Squamous Cell Carcinoma (SCC)
SCC is the second most common form of skin cancer and is mainly seen in individuals with chronic exposure to the sun. It is important to be able to recognize this form of skin cancer because it has the potential to spread to other parts of the body and can be locally destructive. It is commonly seen in fair skinned and elderly individuals with long term sun exposure. Other risk factors for the development of SCC include: male sex, exposure to chemical carcinogens (such as arsenic and tar), immunosuppression, ionizing radiation, scarred skin, infection with specific HPV subtypes and history of other skin cancers.
SCC is generally a slow growing tumor that tends to grow without physical symptoms. However, some forms of this cancer may be fast growing and painful, especially when the lesions are large. They may become irritated and bleed. Typically, lesions are flesh colored to pink raised spots that may have overlying scale and crust. Some may look like warts especially ones close to the fingers and some may look like they have an overlying horn. The majority occur on the head and neck, but also occur on the upper extremities and other sun exposed areas. SCC occurring on the lips may appear as a new red bump or redness and crust in an existing dry spot. High risk areas for cancer that will spread include the lips, ears and nose.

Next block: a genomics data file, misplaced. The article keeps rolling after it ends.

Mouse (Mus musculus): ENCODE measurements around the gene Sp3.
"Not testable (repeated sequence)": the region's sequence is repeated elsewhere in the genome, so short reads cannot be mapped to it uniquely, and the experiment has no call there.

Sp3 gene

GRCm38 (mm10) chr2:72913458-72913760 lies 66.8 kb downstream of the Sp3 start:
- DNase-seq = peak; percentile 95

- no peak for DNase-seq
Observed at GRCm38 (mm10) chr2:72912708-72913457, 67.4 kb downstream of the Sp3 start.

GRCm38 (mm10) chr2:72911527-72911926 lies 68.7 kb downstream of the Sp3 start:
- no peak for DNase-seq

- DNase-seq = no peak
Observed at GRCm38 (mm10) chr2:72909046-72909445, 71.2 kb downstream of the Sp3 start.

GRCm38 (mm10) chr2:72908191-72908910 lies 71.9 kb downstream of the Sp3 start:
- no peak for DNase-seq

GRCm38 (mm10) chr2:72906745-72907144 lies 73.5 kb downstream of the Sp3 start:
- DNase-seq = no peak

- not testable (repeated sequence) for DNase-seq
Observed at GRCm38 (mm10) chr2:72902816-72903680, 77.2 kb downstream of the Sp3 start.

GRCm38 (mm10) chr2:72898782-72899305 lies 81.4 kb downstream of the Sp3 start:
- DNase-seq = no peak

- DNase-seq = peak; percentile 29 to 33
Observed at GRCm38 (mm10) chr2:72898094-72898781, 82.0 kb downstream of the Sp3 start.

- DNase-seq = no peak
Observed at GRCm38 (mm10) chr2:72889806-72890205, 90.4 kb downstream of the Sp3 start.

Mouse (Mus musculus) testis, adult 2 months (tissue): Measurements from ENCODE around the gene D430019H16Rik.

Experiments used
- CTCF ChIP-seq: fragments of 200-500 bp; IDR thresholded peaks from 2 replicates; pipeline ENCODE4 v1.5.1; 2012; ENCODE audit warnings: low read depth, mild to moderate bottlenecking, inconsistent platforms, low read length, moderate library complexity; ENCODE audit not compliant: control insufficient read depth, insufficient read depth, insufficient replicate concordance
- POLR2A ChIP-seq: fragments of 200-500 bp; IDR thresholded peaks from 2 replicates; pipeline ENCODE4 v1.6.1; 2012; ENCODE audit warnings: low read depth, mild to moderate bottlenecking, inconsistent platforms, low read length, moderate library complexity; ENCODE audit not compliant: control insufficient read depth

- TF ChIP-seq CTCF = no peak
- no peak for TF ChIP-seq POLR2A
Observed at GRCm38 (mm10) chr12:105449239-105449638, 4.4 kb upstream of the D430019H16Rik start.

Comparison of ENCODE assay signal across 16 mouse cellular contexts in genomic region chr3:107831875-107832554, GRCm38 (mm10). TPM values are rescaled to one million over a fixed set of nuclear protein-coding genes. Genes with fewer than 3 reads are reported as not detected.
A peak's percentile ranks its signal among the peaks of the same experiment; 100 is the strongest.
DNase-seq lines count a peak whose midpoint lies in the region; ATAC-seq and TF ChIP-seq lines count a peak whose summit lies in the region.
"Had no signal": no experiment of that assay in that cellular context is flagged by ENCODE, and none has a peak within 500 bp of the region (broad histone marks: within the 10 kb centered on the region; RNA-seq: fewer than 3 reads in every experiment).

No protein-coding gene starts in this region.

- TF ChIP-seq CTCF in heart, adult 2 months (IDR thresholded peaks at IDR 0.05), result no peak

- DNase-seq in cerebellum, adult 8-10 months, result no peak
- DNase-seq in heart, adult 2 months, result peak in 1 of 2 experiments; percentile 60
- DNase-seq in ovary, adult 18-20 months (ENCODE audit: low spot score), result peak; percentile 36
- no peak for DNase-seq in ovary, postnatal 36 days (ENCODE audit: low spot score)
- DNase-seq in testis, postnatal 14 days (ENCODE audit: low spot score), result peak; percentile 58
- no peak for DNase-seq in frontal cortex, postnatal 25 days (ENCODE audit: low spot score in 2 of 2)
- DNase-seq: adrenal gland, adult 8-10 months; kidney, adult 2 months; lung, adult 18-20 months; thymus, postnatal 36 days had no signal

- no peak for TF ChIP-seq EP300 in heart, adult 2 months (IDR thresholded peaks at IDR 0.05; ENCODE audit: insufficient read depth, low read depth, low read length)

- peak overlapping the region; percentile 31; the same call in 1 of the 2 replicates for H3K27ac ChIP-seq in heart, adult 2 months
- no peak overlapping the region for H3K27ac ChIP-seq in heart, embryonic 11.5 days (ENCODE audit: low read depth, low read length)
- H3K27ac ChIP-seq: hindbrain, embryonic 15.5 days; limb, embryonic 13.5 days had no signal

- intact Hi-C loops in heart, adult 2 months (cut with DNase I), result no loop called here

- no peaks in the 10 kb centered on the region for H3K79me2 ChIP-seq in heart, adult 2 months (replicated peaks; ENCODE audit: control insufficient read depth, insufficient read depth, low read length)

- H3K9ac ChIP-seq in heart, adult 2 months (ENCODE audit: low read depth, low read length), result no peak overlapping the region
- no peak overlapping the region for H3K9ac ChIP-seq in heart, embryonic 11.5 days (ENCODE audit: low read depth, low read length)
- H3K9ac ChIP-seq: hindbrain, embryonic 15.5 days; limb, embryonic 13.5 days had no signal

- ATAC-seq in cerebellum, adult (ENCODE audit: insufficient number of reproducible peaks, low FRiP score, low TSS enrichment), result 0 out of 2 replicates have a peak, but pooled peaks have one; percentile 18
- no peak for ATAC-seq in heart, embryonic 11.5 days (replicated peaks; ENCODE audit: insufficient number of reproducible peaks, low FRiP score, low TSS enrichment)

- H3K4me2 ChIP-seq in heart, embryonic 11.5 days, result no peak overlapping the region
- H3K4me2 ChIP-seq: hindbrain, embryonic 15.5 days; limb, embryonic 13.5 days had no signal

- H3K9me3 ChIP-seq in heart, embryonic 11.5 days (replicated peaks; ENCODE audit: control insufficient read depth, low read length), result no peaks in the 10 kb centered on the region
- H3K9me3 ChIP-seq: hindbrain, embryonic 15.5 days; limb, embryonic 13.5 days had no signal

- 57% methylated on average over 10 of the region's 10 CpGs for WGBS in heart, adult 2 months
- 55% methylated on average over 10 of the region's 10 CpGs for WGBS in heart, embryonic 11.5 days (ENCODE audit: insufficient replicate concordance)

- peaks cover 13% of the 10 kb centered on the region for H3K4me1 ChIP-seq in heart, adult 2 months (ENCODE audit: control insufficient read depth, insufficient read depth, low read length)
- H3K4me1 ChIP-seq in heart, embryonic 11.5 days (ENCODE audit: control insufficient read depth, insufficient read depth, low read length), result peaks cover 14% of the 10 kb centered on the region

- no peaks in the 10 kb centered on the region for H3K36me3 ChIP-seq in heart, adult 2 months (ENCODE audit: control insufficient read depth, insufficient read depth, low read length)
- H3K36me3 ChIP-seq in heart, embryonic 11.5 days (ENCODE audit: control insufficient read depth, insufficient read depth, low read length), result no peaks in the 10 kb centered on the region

One should regularly do self checks and if one notices that a lesion is growing or not healing one should see their dermatologist. Many treatment options exist depending on the size, location and characteristics of the SCC and also on the patient profile. Surgical excision or Mohs micrographic surgery (a method used by specially trained dermatologist) may be used to remove the SCC. Other treatment options include: Cryotherapy (freezing the spot), ED&C (scraping and burning), laser and radiation.
Sun protection is the most important factor in prevention of SCCs. However, diligent self examinations and visits to the dermatologist can be very important in treatment and prevention.